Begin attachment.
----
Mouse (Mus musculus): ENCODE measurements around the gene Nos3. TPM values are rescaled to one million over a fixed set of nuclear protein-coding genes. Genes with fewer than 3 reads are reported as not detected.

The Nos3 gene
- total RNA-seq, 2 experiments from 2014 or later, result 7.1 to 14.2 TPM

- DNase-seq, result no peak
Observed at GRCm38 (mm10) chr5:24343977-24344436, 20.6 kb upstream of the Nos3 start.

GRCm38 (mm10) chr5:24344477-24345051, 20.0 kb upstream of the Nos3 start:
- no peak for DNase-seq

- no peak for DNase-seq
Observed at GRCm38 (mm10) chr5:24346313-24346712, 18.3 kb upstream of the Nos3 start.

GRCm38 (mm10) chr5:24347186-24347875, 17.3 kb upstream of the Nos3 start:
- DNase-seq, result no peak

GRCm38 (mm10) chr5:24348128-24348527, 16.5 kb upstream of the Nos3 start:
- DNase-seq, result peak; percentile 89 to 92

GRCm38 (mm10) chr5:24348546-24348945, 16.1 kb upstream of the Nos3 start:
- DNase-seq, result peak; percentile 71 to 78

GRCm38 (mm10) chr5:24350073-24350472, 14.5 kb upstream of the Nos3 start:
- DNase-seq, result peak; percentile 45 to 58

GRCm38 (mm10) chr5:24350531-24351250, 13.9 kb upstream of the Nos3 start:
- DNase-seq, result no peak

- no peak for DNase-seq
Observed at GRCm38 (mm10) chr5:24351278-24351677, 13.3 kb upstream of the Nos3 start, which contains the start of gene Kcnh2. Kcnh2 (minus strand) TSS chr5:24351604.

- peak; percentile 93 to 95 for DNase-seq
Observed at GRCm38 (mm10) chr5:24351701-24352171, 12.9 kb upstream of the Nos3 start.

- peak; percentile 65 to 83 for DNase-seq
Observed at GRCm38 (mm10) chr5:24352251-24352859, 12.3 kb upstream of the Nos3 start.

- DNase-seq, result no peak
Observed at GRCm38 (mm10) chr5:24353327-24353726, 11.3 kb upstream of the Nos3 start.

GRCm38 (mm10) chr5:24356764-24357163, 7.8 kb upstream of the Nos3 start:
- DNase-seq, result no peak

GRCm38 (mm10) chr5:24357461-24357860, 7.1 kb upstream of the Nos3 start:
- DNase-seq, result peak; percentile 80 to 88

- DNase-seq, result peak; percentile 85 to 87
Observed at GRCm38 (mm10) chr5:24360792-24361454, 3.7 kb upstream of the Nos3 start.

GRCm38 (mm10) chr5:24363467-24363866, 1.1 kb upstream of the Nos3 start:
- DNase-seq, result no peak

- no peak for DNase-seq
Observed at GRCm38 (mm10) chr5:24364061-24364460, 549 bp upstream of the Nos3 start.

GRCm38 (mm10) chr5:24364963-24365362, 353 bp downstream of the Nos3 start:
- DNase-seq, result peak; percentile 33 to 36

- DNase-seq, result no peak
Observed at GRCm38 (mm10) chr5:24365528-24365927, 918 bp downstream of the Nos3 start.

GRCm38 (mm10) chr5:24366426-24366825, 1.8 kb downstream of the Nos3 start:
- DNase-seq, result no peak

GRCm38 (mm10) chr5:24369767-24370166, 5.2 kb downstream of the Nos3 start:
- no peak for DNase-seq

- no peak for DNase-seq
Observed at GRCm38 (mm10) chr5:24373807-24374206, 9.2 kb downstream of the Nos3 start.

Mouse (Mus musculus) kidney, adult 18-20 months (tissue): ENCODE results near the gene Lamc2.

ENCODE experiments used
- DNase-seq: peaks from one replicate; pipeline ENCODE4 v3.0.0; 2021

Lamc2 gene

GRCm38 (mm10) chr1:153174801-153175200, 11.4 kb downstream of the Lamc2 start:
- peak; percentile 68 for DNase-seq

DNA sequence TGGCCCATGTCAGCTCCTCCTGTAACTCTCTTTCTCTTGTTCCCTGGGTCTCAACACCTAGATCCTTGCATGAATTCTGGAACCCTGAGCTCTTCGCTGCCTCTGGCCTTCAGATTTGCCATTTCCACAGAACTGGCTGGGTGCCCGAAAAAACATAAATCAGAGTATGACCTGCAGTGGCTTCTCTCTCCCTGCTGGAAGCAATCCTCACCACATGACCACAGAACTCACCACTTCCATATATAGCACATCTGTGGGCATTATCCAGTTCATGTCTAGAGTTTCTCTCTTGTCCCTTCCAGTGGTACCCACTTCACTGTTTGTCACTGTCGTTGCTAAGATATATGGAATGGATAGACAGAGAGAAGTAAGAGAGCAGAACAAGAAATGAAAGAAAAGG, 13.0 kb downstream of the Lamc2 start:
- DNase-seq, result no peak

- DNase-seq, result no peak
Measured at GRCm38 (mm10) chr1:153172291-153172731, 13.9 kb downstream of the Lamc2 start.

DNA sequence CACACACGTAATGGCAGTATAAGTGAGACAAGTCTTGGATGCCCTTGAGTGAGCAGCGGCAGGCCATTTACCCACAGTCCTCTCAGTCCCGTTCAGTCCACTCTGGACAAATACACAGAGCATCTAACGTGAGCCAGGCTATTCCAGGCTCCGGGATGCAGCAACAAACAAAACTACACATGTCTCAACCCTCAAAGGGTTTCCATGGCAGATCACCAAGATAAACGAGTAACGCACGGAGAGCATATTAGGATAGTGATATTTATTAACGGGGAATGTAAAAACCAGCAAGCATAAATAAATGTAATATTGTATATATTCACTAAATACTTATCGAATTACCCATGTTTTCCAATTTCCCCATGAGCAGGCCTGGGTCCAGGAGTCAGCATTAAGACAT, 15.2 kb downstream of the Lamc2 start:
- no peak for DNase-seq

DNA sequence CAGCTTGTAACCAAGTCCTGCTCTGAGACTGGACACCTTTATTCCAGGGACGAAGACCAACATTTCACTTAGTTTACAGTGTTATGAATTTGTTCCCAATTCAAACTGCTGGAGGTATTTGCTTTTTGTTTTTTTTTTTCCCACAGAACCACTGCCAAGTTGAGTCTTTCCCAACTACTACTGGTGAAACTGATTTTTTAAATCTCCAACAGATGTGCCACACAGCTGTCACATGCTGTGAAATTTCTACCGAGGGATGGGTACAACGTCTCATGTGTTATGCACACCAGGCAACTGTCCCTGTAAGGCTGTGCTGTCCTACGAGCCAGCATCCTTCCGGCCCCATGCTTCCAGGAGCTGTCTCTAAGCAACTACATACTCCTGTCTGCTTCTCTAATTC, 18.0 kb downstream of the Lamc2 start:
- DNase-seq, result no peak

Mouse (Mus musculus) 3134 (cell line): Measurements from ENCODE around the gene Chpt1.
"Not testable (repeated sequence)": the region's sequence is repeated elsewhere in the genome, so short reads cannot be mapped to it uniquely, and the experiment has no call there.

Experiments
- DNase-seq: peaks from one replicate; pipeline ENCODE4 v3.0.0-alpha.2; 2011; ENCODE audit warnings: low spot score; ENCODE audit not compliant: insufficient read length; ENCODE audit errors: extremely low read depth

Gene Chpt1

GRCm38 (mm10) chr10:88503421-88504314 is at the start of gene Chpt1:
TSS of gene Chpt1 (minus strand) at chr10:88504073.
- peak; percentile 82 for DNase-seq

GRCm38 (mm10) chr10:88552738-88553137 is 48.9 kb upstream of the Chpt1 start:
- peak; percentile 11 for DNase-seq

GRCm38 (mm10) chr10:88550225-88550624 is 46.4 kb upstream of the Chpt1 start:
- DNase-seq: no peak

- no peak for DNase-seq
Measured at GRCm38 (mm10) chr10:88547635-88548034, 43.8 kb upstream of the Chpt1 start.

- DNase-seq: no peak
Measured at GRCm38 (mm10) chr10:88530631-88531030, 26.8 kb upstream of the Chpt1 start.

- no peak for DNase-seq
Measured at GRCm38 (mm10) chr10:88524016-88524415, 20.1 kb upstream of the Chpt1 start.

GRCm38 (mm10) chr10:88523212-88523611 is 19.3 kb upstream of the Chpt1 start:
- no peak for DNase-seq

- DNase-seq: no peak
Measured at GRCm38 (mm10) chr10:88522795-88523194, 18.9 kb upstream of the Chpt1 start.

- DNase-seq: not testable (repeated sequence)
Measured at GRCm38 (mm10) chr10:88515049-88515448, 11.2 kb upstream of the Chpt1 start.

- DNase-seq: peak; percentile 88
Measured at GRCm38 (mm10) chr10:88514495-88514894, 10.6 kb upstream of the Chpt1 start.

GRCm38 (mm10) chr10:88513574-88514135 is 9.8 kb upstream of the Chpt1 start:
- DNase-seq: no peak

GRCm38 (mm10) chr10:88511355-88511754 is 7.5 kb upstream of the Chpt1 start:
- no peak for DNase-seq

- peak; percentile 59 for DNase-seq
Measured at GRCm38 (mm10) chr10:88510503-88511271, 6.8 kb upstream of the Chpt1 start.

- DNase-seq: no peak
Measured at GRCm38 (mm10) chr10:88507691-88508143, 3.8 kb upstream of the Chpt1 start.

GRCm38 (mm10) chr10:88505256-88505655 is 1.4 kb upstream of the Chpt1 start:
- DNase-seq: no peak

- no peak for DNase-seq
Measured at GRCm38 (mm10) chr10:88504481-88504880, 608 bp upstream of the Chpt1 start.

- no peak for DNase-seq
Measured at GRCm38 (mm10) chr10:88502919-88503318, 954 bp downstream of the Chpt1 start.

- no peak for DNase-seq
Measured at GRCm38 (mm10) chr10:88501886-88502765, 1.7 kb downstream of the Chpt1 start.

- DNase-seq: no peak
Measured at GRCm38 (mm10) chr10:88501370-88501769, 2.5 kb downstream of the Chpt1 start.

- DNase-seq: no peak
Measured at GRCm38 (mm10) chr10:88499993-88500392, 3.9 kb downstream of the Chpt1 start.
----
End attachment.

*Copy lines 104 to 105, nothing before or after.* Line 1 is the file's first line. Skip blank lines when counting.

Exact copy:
- DNase-seq: no peak
Measured at GRCm38 (mm10) chr10:88501370-88501769, 2.5 kb downstream of the Chpt1 start.